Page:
How Valve Fires Somebody

You hear a lot about how great it is to work at Valve, about the studio’s collaborative culture, but remember, not everyone is a perfect fit. Sometimes, somebody’s got to get their marching orders.

And the way it’s done is as interesting as the way they’re brought on board.

While many developers are sadly told their game “underperformed at retail” and “failed to meet internal expectations”, before being asked to put their gear in a box and leave, at Valve it’s more like an episode of Survivor, only without the torches.

Speaking at the Seattle Interactive Conference, and reported by Geekwire, designer Greg Coomer said:

I wish that we had covered firing in the employee handbook. It was one of the things that we left out. And we tried writing it, and we didn’t feel like we were capturing how Valve thinks about (firing) in a well enough way. It was almost a wording problem. We couldn’t get it done in the time that we wouldn’t to finish the handbook. The short answer of how we handle terminations, really, is the same as we approach all other decisions at the company. It is a peer driven process. If it turns out that we made a bad hiring decision, or that somebody is just not working out, there’s a method we use to get the people who are involved in the same room and to walk through the decision about what should really happen as a result of this person not functioning very well. Some of the details are kind of boring, but the main answer is that it is peer driven, just like we evaluate each other as peers.

His talk is worth reading up on, because he really goes into detail about how there’s really not much structure at Valve, or anyone lording it over anyone else telling them what to do.

Which, you know, might explain why certain games you’re expecting from the developer haven’t yet been released. Can’t release Half-Life 3 if there’s nobody forcing you to release Half-Life 3!

Valve designer Greg Coomer: How getting rid of bosses makes for better games [Geekwire]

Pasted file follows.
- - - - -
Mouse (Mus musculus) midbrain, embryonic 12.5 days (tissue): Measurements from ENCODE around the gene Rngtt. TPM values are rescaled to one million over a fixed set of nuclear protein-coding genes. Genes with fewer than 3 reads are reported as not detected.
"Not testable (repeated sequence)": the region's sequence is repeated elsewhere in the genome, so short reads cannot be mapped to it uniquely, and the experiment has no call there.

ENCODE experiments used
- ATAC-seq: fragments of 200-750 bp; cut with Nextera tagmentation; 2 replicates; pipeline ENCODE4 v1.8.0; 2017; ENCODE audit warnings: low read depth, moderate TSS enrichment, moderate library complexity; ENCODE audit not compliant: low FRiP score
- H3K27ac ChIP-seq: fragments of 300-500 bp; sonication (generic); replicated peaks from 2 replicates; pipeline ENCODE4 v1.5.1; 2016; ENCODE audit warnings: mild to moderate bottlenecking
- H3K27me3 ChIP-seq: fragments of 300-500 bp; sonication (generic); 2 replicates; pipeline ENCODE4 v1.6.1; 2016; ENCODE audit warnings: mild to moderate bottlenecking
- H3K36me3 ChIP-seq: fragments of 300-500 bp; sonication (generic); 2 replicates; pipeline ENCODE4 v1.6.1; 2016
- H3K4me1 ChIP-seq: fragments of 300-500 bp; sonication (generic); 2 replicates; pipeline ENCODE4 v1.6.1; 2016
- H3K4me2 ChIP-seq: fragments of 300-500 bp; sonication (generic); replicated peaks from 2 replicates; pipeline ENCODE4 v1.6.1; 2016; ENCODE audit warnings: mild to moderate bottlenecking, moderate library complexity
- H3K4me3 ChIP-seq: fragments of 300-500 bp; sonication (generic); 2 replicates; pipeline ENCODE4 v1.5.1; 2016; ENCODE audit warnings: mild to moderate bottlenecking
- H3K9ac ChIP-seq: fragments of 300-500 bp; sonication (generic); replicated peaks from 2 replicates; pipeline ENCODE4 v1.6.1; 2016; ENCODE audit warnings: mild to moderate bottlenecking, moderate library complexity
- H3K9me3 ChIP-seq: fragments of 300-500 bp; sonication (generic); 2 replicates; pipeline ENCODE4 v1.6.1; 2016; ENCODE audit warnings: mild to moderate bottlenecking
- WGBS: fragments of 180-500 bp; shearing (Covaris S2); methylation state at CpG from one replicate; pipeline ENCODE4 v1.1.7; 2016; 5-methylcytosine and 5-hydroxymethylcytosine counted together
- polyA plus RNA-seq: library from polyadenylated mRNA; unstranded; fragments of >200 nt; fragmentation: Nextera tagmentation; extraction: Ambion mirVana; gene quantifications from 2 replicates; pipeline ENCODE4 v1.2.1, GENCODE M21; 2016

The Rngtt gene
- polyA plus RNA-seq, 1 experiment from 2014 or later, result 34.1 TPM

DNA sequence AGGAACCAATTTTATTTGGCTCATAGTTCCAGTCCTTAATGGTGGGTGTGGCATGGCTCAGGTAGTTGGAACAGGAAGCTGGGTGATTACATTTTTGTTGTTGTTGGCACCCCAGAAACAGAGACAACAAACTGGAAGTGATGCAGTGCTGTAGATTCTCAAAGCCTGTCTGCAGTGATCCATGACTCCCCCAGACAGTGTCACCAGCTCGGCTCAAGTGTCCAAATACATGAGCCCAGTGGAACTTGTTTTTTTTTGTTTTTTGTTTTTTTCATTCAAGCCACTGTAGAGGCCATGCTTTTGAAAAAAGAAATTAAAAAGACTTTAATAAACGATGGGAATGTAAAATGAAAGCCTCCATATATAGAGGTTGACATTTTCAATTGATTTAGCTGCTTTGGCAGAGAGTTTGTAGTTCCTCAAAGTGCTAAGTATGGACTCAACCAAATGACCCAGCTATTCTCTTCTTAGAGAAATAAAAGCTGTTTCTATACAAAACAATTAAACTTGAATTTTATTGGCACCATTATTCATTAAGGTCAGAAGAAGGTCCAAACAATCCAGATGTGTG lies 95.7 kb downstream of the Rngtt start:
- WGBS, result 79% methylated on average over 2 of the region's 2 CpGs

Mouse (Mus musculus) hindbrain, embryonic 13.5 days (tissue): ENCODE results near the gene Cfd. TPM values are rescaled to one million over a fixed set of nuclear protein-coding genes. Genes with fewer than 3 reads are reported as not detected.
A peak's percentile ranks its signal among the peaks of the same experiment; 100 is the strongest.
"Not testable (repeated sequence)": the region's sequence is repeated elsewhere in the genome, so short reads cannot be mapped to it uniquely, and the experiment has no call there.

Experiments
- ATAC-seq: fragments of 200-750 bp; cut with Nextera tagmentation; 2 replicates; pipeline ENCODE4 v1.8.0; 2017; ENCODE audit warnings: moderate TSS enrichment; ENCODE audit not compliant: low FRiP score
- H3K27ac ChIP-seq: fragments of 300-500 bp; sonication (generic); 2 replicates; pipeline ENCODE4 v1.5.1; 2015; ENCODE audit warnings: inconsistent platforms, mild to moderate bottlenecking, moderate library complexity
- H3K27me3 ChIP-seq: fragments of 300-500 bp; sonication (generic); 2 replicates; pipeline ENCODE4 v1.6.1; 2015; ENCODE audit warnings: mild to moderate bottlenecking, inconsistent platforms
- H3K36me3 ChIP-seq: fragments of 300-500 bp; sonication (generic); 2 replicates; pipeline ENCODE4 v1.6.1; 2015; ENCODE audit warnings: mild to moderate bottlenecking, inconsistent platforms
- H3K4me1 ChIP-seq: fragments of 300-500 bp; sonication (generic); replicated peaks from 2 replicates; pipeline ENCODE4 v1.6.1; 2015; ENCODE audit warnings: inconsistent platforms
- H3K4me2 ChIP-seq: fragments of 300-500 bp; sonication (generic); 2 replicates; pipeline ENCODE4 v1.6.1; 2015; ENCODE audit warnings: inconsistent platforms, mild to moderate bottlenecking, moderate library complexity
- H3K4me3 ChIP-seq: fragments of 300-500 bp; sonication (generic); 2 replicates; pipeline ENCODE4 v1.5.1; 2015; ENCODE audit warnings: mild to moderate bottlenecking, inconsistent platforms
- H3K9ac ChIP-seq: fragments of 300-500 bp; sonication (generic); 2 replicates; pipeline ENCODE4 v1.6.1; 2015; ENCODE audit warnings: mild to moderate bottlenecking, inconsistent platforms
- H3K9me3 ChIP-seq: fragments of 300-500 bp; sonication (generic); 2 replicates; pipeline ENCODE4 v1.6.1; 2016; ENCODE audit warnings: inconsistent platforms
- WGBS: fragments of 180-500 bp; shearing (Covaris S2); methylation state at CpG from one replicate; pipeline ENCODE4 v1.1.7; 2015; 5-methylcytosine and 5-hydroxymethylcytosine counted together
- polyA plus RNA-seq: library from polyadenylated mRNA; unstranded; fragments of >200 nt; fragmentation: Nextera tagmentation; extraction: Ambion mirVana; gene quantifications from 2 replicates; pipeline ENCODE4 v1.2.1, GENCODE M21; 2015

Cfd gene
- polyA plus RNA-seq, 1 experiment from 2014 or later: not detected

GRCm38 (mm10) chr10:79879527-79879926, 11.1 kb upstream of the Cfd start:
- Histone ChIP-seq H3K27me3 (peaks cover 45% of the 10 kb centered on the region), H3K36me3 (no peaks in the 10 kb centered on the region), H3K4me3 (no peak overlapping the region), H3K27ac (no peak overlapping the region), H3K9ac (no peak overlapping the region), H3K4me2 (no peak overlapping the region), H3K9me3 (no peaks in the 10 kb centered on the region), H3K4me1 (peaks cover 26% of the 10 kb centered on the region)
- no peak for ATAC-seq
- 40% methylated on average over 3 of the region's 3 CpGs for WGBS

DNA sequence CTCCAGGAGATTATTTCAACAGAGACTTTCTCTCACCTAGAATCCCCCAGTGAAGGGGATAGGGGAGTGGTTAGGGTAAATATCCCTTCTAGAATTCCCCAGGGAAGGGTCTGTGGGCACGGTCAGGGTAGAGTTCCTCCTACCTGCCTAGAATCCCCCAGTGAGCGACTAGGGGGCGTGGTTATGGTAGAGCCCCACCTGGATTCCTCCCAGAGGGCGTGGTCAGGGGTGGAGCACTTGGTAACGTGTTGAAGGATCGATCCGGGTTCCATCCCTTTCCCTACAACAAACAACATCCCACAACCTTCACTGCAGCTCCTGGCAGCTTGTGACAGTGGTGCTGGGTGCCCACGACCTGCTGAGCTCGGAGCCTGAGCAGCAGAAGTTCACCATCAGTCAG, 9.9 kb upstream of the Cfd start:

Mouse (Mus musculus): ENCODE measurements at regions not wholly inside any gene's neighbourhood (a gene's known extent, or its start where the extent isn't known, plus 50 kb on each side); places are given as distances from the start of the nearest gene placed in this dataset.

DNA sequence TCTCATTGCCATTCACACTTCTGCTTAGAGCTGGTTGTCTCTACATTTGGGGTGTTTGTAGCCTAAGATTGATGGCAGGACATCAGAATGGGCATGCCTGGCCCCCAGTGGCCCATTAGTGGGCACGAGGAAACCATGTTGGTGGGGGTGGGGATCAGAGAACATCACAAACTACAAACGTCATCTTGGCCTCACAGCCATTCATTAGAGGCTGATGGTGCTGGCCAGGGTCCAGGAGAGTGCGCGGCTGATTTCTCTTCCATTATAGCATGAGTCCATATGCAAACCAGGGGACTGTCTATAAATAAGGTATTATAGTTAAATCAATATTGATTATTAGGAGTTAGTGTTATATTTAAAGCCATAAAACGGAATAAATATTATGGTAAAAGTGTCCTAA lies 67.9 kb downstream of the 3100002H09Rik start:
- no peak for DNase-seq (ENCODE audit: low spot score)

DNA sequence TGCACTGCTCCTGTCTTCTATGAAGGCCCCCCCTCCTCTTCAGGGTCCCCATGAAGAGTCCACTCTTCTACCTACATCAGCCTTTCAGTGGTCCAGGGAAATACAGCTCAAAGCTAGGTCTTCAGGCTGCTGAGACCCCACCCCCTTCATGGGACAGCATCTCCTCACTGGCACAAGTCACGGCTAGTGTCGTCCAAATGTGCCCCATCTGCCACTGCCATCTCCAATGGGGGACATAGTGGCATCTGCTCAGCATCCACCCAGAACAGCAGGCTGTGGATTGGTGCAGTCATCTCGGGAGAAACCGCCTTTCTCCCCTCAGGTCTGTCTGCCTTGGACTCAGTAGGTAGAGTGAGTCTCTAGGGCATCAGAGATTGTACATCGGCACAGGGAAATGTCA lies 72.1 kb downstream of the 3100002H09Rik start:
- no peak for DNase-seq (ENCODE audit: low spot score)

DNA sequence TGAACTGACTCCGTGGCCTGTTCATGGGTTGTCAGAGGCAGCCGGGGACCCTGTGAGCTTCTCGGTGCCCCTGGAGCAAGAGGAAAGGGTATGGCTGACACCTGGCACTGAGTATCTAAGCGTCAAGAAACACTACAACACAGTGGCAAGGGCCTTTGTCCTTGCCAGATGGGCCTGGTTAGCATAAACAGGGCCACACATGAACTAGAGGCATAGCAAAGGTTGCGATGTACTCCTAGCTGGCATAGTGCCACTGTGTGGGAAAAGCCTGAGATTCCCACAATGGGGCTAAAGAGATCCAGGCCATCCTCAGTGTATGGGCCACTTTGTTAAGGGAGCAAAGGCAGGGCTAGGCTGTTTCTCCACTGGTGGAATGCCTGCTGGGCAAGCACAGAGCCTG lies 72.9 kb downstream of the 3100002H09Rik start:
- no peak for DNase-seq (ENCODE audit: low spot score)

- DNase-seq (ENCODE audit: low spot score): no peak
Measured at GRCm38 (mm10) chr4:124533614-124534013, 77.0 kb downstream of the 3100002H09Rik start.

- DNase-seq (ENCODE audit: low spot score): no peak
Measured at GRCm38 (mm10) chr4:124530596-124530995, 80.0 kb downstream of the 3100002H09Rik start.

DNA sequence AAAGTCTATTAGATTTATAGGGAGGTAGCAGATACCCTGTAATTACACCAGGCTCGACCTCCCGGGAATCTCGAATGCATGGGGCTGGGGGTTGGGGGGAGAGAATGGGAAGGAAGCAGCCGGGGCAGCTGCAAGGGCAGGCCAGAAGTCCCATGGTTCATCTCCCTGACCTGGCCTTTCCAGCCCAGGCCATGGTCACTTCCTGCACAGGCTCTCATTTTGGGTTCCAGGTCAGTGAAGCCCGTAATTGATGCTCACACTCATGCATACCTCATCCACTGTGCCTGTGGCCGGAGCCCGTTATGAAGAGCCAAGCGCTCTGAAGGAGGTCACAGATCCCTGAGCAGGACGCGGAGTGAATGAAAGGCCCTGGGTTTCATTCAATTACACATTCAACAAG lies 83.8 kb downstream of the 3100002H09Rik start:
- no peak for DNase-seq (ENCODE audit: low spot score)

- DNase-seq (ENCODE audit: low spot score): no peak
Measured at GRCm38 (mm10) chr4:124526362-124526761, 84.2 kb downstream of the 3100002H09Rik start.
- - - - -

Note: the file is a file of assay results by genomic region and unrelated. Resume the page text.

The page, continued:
Comments

    Sounds more like a panel will decide the fate of an employee they think isn't doing well and discuss why they decided that way. Probably much better and more informative than a simple "YOU'RE FIRED"

      I'd rather be straight up fired than some committee conversing in a what seems to be a formality since it seems the decision is made before the actual discussion and the more I hear about Valves Business/PR model is the more i disbelieve it.

        You would understand more if you were a software developer and were exposed to their culture.

    I am still very, very suspicious of Valve's actual policies. With all the steam sales and deals with publishers going on, there has to be a lot more structure than what they're letting on. I personally think the whole handbook thing is a bit of a publicity stunt to improve their public image. It just doesn't make sense, you need people higher up co-ordinating smaller teams, or nothing would get done. Ever.

      Yeah, and all your games would end up coming out late :P

      I imagine that despite the official stances, they end up organising themselves into teams and operating like a 'normal' workplace anyway, since as you say, it's the only way to get anything done.

        uhh, the official stance IS that they organize themselves into teams, did you guys even read the handbook? The key word here is THEY. Nobody organises them into teams, they organise themselves into teams based on what they want to do and what others in the team have convinced them to help out with.